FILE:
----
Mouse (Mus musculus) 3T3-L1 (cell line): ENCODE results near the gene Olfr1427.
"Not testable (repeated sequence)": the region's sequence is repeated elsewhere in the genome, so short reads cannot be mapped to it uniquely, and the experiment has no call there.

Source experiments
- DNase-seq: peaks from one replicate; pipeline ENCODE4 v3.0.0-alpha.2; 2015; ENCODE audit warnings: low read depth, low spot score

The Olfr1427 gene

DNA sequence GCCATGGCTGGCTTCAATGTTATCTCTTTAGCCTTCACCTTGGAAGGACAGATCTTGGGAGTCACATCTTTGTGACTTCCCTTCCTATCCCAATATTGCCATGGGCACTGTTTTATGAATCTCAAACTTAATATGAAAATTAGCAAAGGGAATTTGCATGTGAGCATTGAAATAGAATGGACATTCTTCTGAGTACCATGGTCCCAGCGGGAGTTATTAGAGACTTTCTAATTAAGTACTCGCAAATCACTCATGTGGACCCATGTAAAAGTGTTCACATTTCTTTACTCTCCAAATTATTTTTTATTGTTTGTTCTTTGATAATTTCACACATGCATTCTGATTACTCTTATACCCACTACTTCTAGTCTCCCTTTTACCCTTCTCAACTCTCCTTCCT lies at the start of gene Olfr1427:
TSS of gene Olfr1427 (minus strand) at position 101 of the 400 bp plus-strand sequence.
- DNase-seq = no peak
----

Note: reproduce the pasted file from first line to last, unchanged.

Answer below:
Mouse (Mus musculus) 3T3-L1 (cell line): ENCODE results near the gene Olfr1427.
"Not testable (repeated sequence)": the region's sequence is repeated elsewhere in the genome, so short reads cannot be mapped to it uniquely, and the experiment has no call there.

Source experiments
- DNase-seq: peaks from one replicate; pipeline ENCODE4 v3.0.0-alpha.2; 2015; ENCODE audit warnings: low read depth, low spot score

The Olfr1427 gene

DNA sequence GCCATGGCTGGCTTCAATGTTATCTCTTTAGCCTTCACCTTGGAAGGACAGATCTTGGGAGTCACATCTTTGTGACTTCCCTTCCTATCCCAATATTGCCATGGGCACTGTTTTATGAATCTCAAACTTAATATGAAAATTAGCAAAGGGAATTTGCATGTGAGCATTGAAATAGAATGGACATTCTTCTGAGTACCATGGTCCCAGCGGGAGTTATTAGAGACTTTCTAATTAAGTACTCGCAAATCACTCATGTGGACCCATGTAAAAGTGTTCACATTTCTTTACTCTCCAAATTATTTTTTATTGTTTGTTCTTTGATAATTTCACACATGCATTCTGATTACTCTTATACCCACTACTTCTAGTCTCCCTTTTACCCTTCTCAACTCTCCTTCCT lies at the start of gene Olfr1427:
TSS of gene Olfr1427 (minus strand) at position 101 of the 400 bp plus-strand sequence.
- DNase-seq = no peak